- Paperback: 721 pages
- Publisher: Manning Publications (July 15, 2004)
- Language: English
- ISBN-10: 1932394230
- ISBN-13: 978-1932394238
- Product Dimensions: 7.4 x 1.7 x 9.2 inches
- Shipping Weight: 2.5 pounds (View shipping rates and policies)
- Average Customer Review: 23 customer reviews
Amazon Best Sellers Rank:
#1,567,147 in Books (See Top 100 in Books)
- #588 in Books > Computers & Technology > Programming > Software Design, Testing & Engineering > Testing
- #1503 in Books > Computers & Technology > Programming > Languages & Tools > Java
- #1690 in Books > Computers & Technology > Programming > Software Design, Testing & Engineering > Object-Oriented Design
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JUnit Recipes: Practical Methods for Programmer Testing
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"Very comprehensive...Highly Recommended." -- C Vu, Journal of ACCU
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JUnit Recipes is a front-to-back roadmap of JUnit use. It is clearly written and it contains a wealth of information. This past week, I was creating an extension for FIT which runs JUnit tests, and I kept pulling J.B.'s book off my shelf. Finally, I stopped putting it back and left it on my desk. I think that was the right move because nearly every time I picked it up, I dog-eared another two pages.
J.B.'s advice is very good. It goes far beyond the mechanics of JUnit and its extensions. It extends to very direct concrete advice about testing. I recommend that everyone who uses JUnit get a copy. If you are like 90% of the JUnit users out there, you use JUnit but you aren't really using JUnit; not in the way that you will after reading this.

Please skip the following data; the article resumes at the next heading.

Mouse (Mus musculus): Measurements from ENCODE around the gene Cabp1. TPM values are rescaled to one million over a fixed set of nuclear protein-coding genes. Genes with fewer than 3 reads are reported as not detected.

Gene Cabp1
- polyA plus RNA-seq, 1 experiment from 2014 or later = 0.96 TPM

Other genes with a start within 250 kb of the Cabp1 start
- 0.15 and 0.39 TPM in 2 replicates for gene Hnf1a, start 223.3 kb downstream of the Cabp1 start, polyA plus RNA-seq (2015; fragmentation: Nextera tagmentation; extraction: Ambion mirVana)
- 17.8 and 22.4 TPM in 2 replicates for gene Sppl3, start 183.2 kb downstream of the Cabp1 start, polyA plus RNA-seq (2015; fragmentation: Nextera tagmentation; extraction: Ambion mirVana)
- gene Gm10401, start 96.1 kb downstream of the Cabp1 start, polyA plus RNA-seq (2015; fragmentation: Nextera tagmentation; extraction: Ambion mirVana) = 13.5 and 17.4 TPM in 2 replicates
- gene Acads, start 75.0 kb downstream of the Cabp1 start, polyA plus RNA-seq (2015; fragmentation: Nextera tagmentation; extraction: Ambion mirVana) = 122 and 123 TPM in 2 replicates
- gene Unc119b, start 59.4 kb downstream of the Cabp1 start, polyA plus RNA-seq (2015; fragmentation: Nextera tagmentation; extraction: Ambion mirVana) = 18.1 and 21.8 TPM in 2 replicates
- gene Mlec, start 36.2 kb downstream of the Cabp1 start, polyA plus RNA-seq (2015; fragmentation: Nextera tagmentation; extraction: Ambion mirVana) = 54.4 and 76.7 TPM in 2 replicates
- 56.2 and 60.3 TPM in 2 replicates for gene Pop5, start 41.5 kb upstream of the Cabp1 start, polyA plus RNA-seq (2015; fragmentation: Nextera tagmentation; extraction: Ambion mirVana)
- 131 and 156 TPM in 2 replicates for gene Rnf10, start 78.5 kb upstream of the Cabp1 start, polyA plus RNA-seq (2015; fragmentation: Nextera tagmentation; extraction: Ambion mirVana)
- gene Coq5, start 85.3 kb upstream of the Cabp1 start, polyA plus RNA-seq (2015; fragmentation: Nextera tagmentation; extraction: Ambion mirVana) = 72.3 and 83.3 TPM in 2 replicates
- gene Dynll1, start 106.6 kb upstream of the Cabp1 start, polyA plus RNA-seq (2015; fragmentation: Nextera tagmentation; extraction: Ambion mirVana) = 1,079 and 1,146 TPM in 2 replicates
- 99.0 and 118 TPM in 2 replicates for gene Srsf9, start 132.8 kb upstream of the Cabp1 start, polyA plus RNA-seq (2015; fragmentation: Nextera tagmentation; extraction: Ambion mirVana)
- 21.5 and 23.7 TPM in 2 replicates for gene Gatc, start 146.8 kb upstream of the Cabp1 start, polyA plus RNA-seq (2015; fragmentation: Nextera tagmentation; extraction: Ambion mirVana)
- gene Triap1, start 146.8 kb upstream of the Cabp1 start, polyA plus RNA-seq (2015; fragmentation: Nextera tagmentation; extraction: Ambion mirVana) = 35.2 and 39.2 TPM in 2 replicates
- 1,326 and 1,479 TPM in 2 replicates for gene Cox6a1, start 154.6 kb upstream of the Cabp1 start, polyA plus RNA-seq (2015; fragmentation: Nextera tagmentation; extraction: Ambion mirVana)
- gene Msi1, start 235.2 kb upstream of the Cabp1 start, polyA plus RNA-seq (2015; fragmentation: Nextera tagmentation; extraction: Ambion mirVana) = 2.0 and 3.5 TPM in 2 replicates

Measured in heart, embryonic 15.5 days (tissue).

Everyone knows about JUnit by now, or at least knows they should be using it. But once you start using it, you are faced with a lot of 'best practice'-type questions... Should my unit tests be in the same package as the code it is testing? Should I keep the test code in the distributed jar file? How do I test for 'coverage' of my code? How do I test conplex things (like EJBS) that need infrastructure (like a container) in order to run? What common tests should I perform to guarantee well-behaced classes?
This book feels like it was written by someone who has had experience not only making these decisions and discovering how to do things, but also has experience communicating these decisions to others.
If you use JUnit, this book is for you. Undoubtedly you have either learned or have yet to learn the stuff in this book. If you have already learned it, there is surely some 'supplimental' material here for you... If you need to learn it, this book is a lot easier and cheaper than your own trial and error. (Even if you use any other xUnit frameworks, this book may have material of interest to you).
JUnit Recipes is a comprehensive tome of practical methods and techniques for the opensource JUnit tool to develop automated unit-tests for Java/J2EE applications. The book is split into four parts: Building Blocks, Testing J2EE, Additional JUnit Techniques, and Appendices. The Building Blocks cover the basics of using JUnit to create basic tests, organize and manage test suites and test data, running JUnit tests and reporting the results. It even includes a section on troubleshooting. Testing J2EE covers XML, JDBC, EJB, web components (including JSPs), and J2EE applications. Additional techniques include testing some well known design patterns, using JUnit add-ons and JUnit libraries (like GSBase). The Appendices include complete solutions (including code of course), some short and sweet essays on testing, and a modest recommended reading list.